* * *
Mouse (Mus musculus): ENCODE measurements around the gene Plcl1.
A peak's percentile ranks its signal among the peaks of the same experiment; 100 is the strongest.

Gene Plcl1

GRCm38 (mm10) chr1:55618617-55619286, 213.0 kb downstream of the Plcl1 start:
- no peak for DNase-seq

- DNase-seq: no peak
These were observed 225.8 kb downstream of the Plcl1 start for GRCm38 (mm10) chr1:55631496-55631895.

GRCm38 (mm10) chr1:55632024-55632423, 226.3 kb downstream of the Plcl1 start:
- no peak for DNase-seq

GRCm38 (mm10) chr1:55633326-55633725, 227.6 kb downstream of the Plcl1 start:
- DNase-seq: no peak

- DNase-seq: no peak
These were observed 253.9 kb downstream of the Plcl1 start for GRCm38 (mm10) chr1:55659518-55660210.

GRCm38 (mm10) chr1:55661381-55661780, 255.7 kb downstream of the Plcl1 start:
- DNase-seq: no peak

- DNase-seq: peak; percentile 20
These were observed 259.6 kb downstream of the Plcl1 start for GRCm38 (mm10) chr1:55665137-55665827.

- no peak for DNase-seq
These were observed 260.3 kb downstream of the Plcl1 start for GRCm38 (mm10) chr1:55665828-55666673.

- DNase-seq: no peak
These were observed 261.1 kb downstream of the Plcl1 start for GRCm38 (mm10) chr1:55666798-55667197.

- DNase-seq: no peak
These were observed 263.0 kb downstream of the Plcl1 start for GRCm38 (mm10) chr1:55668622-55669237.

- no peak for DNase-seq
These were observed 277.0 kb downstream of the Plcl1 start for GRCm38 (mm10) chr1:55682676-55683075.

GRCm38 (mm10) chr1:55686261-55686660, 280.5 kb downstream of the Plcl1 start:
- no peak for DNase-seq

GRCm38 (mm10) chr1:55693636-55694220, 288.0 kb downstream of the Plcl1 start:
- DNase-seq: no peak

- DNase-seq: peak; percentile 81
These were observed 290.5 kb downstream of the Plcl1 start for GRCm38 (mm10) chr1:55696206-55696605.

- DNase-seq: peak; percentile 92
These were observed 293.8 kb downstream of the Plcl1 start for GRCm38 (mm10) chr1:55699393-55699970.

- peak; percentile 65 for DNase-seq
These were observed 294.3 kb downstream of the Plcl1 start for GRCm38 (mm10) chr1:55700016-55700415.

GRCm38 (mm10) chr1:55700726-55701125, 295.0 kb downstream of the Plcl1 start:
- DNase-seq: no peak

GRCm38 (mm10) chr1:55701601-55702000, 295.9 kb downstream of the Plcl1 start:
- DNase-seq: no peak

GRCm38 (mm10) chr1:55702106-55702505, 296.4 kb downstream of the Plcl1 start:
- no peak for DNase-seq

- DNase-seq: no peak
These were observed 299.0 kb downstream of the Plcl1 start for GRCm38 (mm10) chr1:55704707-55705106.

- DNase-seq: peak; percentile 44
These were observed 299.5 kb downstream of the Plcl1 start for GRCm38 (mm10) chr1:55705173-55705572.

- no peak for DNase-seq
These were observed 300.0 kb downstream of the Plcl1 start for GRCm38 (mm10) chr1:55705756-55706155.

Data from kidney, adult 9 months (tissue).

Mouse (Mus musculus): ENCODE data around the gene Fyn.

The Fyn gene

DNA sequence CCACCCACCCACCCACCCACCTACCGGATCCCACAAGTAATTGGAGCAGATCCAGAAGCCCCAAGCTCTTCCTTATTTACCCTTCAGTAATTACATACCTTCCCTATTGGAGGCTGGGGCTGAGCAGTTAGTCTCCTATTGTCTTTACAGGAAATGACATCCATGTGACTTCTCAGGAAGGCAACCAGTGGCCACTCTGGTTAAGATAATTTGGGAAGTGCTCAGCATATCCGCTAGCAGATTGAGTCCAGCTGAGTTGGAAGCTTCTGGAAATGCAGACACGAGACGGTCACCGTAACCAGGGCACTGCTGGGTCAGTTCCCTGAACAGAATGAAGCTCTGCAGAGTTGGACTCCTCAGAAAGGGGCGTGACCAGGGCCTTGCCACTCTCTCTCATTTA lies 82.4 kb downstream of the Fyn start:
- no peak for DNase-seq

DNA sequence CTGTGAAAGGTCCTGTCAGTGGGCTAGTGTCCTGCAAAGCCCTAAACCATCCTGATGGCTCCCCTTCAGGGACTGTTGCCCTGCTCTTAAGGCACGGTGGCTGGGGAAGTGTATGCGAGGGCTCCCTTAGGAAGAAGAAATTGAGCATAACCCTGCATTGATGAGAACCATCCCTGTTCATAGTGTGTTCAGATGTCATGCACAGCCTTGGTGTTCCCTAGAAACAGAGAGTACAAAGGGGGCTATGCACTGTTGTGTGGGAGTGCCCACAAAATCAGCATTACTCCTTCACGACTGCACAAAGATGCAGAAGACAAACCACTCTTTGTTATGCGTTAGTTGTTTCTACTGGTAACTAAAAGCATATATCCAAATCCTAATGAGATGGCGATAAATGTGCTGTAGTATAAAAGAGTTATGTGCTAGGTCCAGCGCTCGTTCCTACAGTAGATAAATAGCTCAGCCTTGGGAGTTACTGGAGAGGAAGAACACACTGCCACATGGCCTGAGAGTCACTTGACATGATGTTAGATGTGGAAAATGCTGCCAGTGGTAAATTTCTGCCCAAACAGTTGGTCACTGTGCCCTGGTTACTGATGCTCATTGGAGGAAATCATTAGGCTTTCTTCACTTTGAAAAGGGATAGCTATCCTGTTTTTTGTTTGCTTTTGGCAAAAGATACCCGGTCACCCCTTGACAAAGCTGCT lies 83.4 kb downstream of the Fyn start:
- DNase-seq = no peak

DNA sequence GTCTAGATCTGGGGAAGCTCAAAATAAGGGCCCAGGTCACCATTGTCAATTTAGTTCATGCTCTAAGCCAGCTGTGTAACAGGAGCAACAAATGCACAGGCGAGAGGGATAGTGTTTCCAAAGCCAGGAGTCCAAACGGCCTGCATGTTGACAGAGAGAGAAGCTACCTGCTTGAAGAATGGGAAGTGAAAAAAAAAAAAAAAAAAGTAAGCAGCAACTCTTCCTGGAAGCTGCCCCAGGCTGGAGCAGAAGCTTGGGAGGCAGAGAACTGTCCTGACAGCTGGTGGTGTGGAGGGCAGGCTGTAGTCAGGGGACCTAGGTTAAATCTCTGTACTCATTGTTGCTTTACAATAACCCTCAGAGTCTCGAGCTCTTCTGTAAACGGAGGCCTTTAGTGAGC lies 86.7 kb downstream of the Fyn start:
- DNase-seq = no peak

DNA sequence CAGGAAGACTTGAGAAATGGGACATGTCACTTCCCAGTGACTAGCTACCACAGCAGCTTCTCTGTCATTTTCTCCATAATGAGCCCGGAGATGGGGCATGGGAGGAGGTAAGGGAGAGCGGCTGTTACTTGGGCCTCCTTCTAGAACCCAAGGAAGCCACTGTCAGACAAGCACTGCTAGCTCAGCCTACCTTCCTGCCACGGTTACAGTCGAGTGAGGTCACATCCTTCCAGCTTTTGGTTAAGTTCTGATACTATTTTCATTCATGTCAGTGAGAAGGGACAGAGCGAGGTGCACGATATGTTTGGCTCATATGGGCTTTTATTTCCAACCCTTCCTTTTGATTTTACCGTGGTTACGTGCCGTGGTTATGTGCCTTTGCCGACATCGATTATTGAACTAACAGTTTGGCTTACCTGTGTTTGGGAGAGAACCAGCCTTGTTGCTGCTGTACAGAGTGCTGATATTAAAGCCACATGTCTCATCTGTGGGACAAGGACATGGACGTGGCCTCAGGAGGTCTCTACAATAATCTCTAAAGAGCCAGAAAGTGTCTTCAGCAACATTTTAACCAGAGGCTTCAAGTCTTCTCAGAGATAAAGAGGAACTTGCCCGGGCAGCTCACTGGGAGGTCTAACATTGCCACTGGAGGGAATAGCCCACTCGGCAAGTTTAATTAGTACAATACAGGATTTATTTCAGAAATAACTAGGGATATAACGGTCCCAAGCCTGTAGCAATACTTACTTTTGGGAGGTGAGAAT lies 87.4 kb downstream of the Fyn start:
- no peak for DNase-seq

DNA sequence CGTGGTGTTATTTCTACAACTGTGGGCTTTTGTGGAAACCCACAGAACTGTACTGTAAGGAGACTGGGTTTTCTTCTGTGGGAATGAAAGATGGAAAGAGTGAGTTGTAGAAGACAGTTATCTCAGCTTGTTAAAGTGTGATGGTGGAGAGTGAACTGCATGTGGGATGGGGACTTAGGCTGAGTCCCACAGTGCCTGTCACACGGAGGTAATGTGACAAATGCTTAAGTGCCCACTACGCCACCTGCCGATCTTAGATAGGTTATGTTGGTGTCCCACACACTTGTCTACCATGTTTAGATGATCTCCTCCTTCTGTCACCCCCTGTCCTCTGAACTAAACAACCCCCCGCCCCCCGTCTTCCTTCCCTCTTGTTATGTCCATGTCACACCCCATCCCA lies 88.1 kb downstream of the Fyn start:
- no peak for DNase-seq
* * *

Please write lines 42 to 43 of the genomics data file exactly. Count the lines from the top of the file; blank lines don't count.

- DNase-seq: no peak
These were observed 299.0 kb downstream of the Plcl1 start for GRCm38 (mm10) chr1:55704707-55705106.